WVithin the space 7 I provide a heavy object preferably in the form of a ball 20. Said object, in the embodiment described, is loosely contained therein, so that it is free to be tossed about by the water flowing through the space to the nozzle. Naturally the tendency of the object is to gravitate toward the inlet opening 8, and in so doing it interferes with, and temporarily shuts 0d or reduces the flow of water. Almost immediately that i does so, the water lifts it and may even hurl it forcibly against an upper surface 22 diametrically opposite the inlet opening. Preferably said surface is provided by an anvil member 28, which depends into an opening 24, in the upper part of the head, and which is held in position by bolts 25. The anvil member serves as a removable closure for the opening in the upper portion of the chambered member 6.

in the operation of the device, the reaction of the jet issuing from the nozzle, and the natural friction of relatively movable parts, makes it normally impossible for the reaction of the jet issuing from the reaction arm, to rotate the head. As the ball is thrown about in the hollow head, it strikes the anvil member, and possibly the side walls of the head, thereby producing a certain amount of vibration and at the same time intermittently interfering with the flow of water.

Apparently the constantly changing forces set up by the vibration resulting from the hammering of the ball within the hollow head, as well as the changes in effective reaction of the nozzle, and changes in flow of water, all results in the unbalanced effect of the parts being periodically overcome. hatever the actual effect may be, the fact remains that the pounding of the ball against the anvil member 23 and the hollow head sets up a state of vibration on the part of the revoluble head sufficient to overcome that degree of friction that is holding or tending to hold the head against rotation and, the result is, that the head revolves slowly and distributes its jet accurately over a large area. The rotation is not constant but is composed of short and quick movements of a degree at a time, said movements occurring with considerable frequency.

As hereinbefore stated, the relative sizes of the parts of the device, and particularly the size of the reactive jet orifice 17, are such that under normal conditions, or without the hammering member 20, the head will not revolve, for the friction produced between the parts 10, 12, 14 and 15 is such as to hold the head against rotation. However, the reactive force developed by the jet issuing through orificel? is almost sufficient to cause the head to rotate, and I employ the ball within the hollow head to produce the necessary degree of vibration to break or overcome that small degree of friction that is holding the head against rotation. This, when the vibration resulting from the impact of the ball with the anvil, overcomes or breaks the holding force or friction, said head will, for an instant rotate and then hesitate or stop until vibration is produced to bring about a repetition of the movements just described, and thus the head will slowly rotate with an intermittenthesitating movement.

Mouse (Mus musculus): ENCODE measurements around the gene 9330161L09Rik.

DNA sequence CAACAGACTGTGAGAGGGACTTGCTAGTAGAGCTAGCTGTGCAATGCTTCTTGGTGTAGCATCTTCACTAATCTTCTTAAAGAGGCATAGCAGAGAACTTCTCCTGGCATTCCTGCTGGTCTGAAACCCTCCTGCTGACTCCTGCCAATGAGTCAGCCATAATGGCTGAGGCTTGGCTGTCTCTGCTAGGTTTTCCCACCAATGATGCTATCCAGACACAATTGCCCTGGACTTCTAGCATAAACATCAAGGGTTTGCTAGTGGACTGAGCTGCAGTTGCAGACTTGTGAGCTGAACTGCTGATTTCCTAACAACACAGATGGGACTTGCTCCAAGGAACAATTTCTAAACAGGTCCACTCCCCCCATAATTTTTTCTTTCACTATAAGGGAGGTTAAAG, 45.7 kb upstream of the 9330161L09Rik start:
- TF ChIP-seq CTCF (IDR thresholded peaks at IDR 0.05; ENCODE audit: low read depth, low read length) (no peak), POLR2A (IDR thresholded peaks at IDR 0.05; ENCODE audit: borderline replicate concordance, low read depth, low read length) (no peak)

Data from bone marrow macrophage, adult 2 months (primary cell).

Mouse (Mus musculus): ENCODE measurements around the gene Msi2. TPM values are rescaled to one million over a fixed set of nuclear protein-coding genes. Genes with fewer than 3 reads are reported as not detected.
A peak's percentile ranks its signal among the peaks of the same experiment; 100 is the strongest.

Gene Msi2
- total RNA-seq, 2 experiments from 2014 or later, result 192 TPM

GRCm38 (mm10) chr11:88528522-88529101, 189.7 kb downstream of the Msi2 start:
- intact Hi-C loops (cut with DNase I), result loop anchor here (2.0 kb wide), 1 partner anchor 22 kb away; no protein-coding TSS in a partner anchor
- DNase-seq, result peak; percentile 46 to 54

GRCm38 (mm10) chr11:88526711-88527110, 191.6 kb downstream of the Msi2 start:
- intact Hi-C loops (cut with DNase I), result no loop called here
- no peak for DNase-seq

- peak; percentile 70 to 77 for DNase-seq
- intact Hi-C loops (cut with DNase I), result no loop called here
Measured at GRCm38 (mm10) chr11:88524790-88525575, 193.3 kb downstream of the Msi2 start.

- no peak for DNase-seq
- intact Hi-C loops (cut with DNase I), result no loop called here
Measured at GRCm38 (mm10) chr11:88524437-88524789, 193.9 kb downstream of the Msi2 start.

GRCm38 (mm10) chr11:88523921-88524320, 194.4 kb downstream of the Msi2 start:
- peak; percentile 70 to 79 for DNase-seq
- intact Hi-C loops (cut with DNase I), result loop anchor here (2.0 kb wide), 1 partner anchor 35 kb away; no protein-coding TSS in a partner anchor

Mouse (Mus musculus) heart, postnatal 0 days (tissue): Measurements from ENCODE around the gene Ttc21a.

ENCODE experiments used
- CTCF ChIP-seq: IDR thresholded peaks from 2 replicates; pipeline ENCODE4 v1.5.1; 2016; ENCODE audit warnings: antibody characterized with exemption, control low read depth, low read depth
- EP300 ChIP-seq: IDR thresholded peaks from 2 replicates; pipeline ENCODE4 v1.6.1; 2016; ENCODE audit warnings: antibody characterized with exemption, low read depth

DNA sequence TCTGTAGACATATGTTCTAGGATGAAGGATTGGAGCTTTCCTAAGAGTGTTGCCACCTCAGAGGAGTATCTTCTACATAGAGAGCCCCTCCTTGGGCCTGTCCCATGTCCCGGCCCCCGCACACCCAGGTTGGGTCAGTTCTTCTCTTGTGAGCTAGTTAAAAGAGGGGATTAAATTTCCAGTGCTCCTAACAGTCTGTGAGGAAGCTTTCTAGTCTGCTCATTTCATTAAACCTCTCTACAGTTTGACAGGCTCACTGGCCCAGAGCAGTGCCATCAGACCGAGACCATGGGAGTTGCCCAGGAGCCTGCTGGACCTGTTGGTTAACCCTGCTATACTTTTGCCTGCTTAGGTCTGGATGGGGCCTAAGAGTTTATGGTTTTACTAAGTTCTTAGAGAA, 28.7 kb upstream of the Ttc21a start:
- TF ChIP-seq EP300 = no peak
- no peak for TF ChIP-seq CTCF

In the form of the invention shown in Fig. 2, all parts are similar to those in Fig. 1 except that the anvil member in this instance is provided with depending stem 26, while the ball 20-a is provided with a drilled hole 27 through which the stem extends. In this case, the movement of the ball is vertical. When the ball is thrown up against the anvil, the friction between the relatively revoluble parts is no doubt increased, but as it descends, the How of water is temporarily reduced or halted, allowing the reaction jet to move the revoluble head slightly. Almost immediately the ball is thrown upward again to temporarily terminate rotary movement.

In the modification illustrated in Fig. 3, the chambered member 6a is fitted onto the end of reaction arm 16 and projecting from said chambered member is a short reaction jet nozzle 66. In this arrangement, the vibration of the loose member within chambered member 6a is amply suflicient to slowly but steadily rotate arm 16.

It will be apparent now that I have provided a simple revoluble sprinkler head adapted to deliver water over a very considerable area and to utilize a favorably high percentage of the energy of the water for d1- recting same to remote places, rather than consuming the energy in rotating the head at high speed, and it will also be apparent that with my invention I am enabled to cause a low powered, unbalanced revoluble member to rotate slowly and practically steadily in spite of friction and one-sided reaction end, while I have shown and described a specific embodiment of my invention, and modifications thereof, 1 do not limit myself to any specific construction or arrangements of parts, and may alter same if desired without enlarging the scope of the invention, within the appended claims.